It's now possible to have your body 3D-imaged from head to toe at a sub-millimeter accuracy, showing every ripple of muscle or cellulite, to allow the perfect-fitting jeans or shoes.
WhatsApp is both disrupting and demonetizing the entire wireless industry, and now the Facebook acquisition provides the infrastructure needed for WhatsApp to begin offering voice calls. So instead of people paying on average $80 per month, users only have to pay $0.99 per year for the same services. Wireless carriers, beware.
The old newspaper adage, 'If it bleeds, it leads,' is as true today as it was a century ago.
The automotive X Prize, to a great degree, is focused on addressing petroleum usage and carbon emissions.
Drones photograph, prospect and advertise real estate from golf courses to skyscrapers; they also monitor construction in progress.
Most advertisers spend millions upon millions of dollars to buy commercial time during the Super Bowl, and millions in creating eye-popping ads, hoping to create catchy, unforgettable commercials. Unfortunately, most Super Bowl commercials end up being unmemorable. Costly mistakes for brands and creative flameouts for advertising firms.
Because it's cheaper and easier to fly than ever before, air travel is becoming democratized.
The U.S. government doesn't build your computers, nor do you fly aboard a U.S. government owned and operated airline. Private industry routinely takes technologies pioneered by the government and turns them into cheap, reliable and robust industries. This has happened in aviation, air mail, computers, and the Internet.
Whether it's steamships disrupted by the railroads or railroads disrupted by the airlines, it's typically the large entrenched incumbents that are displaced by innovators.
If the risk is fully aligned with your purpose and mission, then it's worth considering.
After more than a decade as the editor of 'Wired' magazine, Chris Anderson started the company of his dreams - a robotics manufacturing company called 3D Robotics - to produce the autonomous flying vehicles coming out of DIY Drones.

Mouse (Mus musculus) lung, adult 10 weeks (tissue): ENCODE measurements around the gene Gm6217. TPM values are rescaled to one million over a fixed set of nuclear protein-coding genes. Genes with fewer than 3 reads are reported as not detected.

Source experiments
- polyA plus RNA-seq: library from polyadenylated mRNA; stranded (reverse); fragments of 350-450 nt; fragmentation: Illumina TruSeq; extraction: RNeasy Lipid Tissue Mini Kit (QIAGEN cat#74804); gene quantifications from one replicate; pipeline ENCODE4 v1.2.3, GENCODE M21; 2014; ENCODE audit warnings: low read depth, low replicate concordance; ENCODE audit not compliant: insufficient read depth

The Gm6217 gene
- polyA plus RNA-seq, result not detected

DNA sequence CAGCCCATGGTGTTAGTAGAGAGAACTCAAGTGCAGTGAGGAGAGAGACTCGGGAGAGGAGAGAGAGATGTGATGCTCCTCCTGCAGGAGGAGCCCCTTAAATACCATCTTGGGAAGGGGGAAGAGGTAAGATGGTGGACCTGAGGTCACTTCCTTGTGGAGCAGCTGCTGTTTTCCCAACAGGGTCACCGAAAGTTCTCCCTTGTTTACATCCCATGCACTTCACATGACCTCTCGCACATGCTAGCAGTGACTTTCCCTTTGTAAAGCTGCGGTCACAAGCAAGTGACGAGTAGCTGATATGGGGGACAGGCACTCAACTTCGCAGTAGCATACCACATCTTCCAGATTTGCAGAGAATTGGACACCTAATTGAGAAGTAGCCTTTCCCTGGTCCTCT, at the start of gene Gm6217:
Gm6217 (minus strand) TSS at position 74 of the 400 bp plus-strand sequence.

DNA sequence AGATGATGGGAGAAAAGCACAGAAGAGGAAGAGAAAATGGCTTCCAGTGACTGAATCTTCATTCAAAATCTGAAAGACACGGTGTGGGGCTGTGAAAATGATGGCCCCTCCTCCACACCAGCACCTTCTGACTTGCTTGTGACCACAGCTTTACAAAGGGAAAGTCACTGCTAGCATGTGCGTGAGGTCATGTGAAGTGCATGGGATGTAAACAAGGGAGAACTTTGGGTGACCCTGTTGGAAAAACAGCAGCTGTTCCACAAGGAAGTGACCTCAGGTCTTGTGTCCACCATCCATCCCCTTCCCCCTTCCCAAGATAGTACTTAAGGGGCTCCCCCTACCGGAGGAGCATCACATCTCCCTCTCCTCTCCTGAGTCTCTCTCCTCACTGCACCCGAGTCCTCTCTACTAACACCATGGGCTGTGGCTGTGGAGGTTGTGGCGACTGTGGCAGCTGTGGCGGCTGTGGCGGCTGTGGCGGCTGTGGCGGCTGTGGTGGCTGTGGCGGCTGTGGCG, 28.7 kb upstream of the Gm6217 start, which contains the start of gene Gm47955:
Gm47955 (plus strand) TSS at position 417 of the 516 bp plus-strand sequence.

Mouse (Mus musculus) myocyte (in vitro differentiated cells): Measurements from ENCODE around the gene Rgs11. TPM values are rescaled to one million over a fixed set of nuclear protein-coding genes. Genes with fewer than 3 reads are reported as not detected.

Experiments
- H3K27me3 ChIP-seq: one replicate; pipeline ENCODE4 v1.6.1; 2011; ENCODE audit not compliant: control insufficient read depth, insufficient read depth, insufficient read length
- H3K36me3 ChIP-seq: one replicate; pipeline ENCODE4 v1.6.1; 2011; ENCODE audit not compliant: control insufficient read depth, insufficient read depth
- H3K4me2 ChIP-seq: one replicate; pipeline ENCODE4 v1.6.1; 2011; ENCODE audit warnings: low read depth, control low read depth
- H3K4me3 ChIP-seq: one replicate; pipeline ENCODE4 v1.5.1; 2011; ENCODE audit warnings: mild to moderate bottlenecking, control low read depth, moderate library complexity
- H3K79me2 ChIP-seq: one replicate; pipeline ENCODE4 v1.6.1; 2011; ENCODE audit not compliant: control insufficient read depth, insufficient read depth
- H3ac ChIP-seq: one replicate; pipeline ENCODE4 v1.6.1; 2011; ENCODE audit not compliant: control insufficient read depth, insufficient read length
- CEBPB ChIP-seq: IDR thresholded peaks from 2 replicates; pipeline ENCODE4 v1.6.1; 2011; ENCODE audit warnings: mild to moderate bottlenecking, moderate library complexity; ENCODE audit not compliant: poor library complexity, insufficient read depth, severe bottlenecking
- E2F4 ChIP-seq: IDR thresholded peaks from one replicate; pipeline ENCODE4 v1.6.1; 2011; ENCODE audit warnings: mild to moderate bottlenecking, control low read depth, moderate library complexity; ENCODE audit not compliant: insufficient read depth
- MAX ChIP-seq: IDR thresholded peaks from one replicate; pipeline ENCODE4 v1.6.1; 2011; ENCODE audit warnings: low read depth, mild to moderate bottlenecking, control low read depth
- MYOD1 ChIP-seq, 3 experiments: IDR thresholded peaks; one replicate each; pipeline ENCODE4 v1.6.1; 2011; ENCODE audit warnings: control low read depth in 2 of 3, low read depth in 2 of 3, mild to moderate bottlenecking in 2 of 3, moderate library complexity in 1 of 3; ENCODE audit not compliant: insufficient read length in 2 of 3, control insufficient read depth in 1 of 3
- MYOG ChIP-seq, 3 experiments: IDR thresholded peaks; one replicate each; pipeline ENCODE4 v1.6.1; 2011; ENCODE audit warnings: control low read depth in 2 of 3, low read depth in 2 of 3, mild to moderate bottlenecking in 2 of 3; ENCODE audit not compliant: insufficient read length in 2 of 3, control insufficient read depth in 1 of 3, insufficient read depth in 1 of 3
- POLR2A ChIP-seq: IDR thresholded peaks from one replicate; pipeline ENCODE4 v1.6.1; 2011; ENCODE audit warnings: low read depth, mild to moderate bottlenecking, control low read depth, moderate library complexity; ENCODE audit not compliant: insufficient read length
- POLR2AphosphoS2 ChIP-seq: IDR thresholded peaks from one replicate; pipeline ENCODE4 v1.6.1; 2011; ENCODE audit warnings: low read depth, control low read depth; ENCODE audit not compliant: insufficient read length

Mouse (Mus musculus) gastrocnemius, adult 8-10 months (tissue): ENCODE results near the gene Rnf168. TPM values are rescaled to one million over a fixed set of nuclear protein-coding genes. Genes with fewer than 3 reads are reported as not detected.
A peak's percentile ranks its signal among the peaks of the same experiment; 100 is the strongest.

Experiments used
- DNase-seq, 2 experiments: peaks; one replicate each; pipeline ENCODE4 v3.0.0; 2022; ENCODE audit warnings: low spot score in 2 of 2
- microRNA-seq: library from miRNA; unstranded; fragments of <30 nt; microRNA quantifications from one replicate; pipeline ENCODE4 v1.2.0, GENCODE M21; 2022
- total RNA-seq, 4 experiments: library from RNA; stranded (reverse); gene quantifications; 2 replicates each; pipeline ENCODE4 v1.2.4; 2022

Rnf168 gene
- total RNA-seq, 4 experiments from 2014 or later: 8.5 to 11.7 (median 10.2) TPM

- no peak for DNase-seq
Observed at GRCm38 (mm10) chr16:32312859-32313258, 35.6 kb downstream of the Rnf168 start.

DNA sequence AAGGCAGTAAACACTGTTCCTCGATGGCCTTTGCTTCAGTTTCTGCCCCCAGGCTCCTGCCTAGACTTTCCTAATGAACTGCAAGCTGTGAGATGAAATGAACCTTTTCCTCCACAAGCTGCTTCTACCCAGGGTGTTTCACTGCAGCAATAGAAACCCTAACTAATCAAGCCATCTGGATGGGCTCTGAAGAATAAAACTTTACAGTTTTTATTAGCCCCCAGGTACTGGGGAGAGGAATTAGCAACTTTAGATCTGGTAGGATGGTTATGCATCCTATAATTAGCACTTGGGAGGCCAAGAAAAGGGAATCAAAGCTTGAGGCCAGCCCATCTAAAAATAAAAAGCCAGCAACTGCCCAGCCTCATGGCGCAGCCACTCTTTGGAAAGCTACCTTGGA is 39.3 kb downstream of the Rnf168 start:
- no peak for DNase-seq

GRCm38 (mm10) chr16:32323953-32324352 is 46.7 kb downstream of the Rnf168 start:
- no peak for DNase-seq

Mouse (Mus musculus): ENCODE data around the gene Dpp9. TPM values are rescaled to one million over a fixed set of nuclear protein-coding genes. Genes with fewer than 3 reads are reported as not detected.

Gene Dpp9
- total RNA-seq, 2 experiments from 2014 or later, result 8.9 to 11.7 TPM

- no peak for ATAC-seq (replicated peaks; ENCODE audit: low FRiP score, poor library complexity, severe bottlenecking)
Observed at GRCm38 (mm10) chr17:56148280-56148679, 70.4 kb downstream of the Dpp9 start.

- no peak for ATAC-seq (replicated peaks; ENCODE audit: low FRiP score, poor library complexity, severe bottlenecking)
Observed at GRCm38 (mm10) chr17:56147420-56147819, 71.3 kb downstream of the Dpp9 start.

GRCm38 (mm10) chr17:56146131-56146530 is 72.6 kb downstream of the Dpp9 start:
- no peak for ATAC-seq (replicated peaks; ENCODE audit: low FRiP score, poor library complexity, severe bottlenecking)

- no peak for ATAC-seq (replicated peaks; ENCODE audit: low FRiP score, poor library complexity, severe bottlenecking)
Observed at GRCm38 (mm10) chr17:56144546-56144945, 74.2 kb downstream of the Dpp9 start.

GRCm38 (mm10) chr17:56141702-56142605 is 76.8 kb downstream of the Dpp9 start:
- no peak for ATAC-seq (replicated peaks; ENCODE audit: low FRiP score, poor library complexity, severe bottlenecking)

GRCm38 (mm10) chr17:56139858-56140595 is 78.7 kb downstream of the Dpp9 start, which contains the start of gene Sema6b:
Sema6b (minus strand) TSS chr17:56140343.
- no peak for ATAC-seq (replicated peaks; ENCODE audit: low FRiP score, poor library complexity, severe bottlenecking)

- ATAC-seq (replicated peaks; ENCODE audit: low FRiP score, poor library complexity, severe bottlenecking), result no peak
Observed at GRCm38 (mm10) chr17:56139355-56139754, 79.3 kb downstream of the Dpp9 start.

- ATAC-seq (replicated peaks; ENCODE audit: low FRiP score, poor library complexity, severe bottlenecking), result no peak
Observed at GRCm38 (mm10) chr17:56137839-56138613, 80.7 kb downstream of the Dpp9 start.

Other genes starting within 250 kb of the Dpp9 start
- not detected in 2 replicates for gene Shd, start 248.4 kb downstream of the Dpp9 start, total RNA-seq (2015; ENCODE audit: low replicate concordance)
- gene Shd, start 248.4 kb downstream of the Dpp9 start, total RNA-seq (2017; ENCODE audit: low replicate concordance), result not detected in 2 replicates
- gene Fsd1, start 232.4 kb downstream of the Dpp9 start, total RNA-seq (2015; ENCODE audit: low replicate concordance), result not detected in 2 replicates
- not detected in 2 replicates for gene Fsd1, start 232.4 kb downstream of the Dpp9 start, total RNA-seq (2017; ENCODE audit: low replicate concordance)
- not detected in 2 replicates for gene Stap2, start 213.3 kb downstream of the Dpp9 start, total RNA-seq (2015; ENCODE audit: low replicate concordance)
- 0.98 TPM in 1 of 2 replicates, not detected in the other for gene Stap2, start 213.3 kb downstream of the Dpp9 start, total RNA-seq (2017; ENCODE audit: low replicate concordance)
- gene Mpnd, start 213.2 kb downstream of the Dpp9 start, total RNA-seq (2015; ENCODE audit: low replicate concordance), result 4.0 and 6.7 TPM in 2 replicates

Visual artists use drones to capture beautiful new images and camera angles.
Once we start believing that the apocalypse is coming, the amygdala goes on high alert, filtering out most anything that says otherwise.
If the government regulates against use of drones or stem cells or artificial intelligence, all that means is that the work and the research leave the borders of that country and go someplace else.
As you may know, I'm the co-founder and co-chairman of an asteroid company called Planetary Resources that is backed by a group of eight billionaires to implement the bold mission of extracting resources from near-Earth asteroids.
It used to be that, in astronomy, a small team of people could look at photos of a few thousand galaxies and classify and catalog them relatively easily. But now, with a new generation of robotic telescopes scanning the skies constantly and producing millions of images, that's become next to impossible.
My personal fascination with the power of the crowd has been growing: Exactly what can a 'crowd' accomplish? We know crowds can raise billions of dollars, create Wikipedia, and even design and build small autonomous drones. But how about something large and complex like designing a new car, and maybe someday even a spaceship?
In most developed countries, the average person receives about 16 years of education. Even in developing countries, the population gets five to eight years of education.
As of the mid-90s, over 50 percent of women have a bachelor's and master's degree, compared to about 35 percent and 30 percent, respectively, in 1920.
In the 1940s, about 20% of people in the U.S. had graduated from high school, but less than 5% continued their education to get bachelors' degrees or higher.